2.5 Parents may wish to seek advice from their internet service provider of software programme's that are available to limit access to sites that may be unsuitable for children. There is lots of advice available online (see for example UK Safer Internet Centre or CEOP).


The Voyeurism (Offences) Act, which is commonly known as the Upskirting Act, came into force on 12 April 2019. ‘Upskirting’ is where someone takes a picture under a persons clothing (not necessarily a skirt) without their permission and or knowledge, with the intention of viewing their genitals or buttocks (with or without underwear) to obtain sexual gratification, or cause the victim humiliation, distress or alarm. It is a criminal offence. Anyone of any gender, can be a victim.

3. Response


Where there is suspected or actual evidence of anyone accessing or creating indecent images of children, this must be referred to the Police and Children’s Social Care (CSC) in accordance with the  Referral and Assessment Procedure.

Where there are concerns about a child being groomed, exposed to pornographic material or contacted by someone inappropriately, a referral should be made to the Police and CSC.

Children, young people and parents are also encouraged to report their concerns directly to CEOP (Child Exploitation and Online Protection Centre) where trained Child Protection Officers will investigate the incident and take appropriate action.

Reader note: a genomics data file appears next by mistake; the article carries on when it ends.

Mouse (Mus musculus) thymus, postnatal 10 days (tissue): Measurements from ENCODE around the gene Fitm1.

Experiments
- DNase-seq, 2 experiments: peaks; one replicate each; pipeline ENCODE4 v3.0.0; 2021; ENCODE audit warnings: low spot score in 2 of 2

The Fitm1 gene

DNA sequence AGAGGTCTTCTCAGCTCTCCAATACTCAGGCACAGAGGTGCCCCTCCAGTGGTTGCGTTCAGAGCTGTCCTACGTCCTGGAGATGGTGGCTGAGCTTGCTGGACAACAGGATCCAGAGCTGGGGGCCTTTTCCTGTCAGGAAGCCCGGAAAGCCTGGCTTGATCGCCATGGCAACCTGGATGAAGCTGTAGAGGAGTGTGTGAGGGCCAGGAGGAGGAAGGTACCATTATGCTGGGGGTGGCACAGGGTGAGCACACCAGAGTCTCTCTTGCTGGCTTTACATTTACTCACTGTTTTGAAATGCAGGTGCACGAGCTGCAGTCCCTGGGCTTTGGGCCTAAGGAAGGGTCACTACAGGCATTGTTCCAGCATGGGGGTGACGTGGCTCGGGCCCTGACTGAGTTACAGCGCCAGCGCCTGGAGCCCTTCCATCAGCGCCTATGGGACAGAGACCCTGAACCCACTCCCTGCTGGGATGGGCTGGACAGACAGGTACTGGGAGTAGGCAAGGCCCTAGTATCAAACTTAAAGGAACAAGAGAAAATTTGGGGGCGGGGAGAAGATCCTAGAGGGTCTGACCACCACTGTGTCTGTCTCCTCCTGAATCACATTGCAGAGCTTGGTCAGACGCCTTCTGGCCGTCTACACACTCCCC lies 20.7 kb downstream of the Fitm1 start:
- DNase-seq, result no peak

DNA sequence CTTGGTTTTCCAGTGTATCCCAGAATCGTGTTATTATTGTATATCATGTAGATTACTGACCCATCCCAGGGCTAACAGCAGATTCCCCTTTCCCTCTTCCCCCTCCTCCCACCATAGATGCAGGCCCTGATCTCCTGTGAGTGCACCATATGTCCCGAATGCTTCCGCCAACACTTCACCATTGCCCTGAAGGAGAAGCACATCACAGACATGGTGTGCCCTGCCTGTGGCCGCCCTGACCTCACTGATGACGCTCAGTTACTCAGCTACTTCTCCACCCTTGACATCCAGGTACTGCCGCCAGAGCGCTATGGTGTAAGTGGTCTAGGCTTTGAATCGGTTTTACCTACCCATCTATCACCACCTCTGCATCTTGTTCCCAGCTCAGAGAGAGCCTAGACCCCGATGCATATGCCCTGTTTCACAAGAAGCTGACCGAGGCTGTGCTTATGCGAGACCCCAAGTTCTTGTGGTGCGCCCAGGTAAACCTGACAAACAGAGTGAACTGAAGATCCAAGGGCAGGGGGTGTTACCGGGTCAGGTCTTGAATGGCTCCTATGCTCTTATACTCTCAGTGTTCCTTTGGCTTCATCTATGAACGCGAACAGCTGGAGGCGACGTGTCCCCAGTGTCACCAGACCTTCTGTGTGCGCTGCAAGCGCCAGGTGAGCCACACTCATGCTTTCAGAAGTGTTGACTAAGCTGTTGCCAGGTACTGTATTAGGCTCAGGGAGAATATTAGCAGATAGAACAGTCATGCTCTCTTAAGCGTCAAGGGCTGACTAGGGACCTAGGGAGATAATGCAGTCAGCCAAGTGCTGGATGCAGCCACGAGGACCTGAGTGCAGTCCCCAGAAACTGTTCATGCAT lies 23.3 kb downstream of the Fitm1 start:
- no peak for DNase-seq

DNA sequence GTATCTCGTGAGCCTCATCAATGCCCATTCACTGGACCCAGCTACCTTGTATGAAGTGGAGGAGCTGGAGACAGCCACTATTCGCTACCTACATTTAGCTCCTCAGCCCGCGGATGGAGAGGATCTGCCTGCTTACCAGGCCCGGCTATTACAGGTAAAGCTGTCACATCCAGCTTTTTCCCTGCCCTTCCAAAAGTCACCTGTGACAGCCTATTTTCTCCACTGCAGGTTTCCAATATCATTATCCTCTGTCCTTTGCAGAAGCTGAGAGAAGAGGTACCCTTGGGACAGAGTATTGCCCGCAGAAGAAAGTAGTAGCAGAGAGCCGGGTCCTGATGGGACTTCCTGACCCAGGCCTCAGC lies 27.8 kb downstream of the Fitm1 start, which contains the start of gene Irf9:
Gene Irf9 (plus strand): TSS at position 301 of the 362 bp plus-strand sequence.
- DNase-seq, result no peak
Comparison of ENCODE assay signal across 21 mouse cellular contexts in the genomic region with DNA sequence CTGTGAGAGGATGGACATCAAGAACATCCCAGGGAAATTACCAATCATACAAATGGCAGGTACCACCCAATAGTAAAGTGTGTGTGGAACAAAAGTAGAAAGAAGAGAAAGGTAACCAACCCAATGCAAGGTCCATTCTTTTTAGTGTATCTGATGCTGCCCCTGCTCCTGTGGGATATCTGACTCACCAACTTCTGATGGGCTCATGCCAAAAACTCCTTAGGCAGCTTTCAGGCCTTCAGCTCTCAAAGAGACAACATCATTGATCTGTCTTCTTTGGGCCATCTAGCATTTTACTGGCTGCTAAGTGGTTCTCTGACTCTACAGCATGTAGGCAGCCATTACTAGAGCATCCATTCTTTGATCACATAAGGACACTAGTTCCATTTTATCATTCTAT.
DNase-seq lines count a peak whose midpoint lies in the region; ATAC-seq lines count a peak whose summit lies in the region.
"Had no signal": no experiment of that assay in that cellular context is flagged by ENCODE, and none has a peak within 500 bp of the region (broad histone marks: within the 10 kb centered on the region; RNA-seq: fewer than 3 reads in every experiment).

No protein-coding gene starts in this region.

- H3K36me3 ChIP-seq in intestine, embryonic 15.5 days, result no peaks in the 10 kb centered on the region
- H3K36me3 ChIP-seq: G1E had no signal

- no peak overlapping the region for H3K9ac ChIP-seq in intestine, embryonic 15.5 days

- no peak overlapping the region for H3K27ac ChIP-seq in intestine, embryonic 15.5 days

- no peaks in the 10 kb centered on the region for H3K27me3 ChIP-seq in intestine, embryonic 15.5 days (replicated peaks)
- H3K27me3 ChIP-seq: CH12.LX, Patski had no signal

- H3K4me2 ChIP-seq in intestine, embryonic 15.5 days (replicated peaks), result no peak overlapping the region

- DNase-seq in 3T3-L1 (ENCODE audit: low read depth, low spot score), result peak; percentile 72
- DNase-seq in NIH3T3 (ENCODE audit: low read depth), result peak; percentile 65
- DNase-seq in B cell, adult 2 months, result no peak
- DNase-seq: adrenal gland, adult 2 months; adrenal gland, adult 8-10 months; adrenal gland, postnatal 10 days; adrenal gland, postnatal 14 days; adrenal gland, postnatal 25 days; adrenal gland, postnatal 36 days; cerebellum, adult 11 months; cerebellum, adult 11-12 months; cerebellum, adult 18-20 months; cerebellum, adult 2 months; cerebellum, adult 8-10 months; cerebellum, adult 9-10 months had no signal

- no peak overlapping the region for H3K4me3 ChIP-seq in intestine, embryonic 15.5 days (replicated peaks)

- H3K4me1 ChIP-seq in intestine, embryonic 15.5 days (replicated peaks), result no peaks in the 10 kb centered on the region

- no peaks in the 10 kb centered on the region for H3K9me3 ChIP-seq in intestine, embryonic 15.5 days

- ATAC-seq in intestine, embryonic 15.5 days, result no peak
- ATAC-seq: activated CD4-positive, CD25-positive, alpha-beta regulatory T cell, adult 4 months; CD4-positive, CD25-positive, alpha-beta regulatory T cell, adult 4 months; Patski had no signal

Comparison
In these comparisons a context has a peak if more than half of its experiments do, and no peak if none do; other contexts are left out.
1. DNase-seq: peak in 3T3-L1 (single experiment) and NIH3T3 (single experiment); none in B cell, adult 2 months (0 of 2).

Click here to view the Child Exploitation and On-Line Protection Centre (CEOP) website.

Due to the nature of this type of abuse and the possibility of the destruction of evidence, the referrer should first discuss their concerns with the Police and CSC before raising the matter with the family. This will enable a decision to be made about informing the family and ensuring that the child’s welfare is safeguarded.

All such reports should be taken seriously. Most referrals will be followed by a Child and Family Single Assessment and information should be shared between the Police and CSC in order to determine whether a strategy meeting should take place.


A Strategy Discussion will be held whenever it is suspected a parent / carer or someone with access to children in other contexts e.g. employment:

  • Is in possession of child abusive images of children; and / or
  • Has taken, shown or distributed child abusive images of children; and / or
  • Has used the internet or mobile technology to make inappropriate approaches to children.
3.3 The Strategy Discussion must consider all access the individual has to children and initiate a Section 47 Enquiry whenever it is confirmed that a parent or carer of child/ren, or someone with access to child/ren has been involved in one or more of the activities detailed above.
3.4 Self-generated indecent images often referred to as Sexting should still be responded to. Practitioners will need to explore if there is any coercion or where the image was sent. Schools and colleges can access additional information in the UK Council for Internet Safety, Sexting in schools and colleges: Responding to incidents and safeguarding young people

Further information and resources

This page is correct as printed on Friday 27th of May 2022 12:29:32 AM please refer back to this website ( for updates.